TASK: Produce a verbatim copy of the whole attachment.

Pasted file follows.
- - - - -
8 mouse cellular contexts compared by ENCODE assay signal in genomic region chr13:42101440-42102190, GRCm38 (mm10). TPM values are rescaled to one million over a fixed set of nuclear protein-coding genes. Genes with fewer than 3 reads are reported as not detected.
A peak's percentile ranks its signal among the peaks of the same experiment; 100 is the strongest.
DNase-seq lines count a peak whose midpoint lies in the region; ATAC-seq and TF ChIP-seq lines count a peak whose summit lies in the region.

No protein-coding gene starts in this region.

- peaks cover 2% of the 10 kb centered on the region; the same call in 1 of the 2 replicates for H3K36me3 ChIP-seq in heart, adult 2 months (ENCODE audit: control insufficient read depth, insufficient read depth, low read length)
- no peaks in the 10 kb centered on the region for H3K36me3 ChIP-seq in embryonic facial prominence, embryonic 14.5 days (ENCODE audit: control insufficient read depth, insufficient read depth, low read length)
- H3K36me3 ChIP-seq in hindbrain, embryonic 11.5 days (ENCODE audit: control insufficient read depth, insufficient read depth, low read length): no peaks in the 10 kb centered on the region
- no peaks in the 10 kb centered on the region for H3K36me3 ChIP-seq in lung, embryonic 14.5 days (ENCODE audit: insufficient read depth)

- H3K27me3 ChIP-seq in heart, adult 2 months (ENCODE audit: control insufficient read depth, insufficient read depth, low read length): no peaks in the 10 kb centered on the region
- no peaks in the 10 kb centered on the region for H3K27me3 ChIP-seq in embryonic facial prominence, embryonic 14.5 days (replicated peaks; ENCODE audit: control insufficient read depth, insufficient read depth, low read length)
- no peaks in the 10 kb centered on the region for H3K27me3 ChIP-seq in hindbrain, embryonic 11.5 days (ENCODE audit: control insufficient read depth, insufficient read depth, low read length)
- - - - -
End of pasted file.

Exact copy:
8 mouse cellular contexts compared by ENCODE assay signal in genomic region chr13:42101440-42102190, GRCm38 (mm10). TPM values are rescaled to one million over a fixed set of nuclear protein-coding genes. Genes with fewer than 3 reads are reported as not detected.
A peak's percentile ranks its signal among the peaks of the same experiment; 100 is the strongest.
DNase-seq lines count a peak whose midpoint lies in the region; ATAC-seq and TF ChIP-seq lines count a peak whose summit lies in the region.

No protein-coding gene starts in this region.

- peaks cover 2% of the 10 kb centered on the region; the same call in 1 of the 2 replicates for H3K36me3 ChIP-seq in heart, adult 2 months (ENCODE audit: control insufficient read depth, insufficient read depth, low read length)
- no peaks in the 10 kb centered on the region for H3K36me3 ChIP-seq in embryonic facial prominence, embryonic 14.5 days (ENCODE audit: control insufficient read depth, insufficient read depth, low read length)
- H3K36me3 ChIP-seq in hindbrain, embryonic 11.5 days (ENCODE audit: control insufficient read depth, insufficient read depth, low read length): no peaks in the 10 kb centered on the region
- no peaks in the 10 kb centered on the region for H3K36me3 ChIP-seq in lung, embryonic 14.5 days (ENCODE audit: insufficient read depth)

- H3K27me3 ChIP-seq in heart, adult 2 months (ENCODE audit: control insufficient read depth, insufficient read depth, low read length): no peaks in the 10 kb centered on the region
- no peaks in the 10 kb centered on the region for H3K27me3 ChIP-seq in embryonic facial prominence, embryonic 14.5 days (replicated peaks; ENCODE audit: control insufficient read depth, insufficient read depth, low read length)
- no peaks in the 10 kb centered on the region for H3K27me3 ChIP-seq in hindbrain, embryonic 11.5 days (ENCODE audit: control insufficient read depth, insufficient read depth, low read length)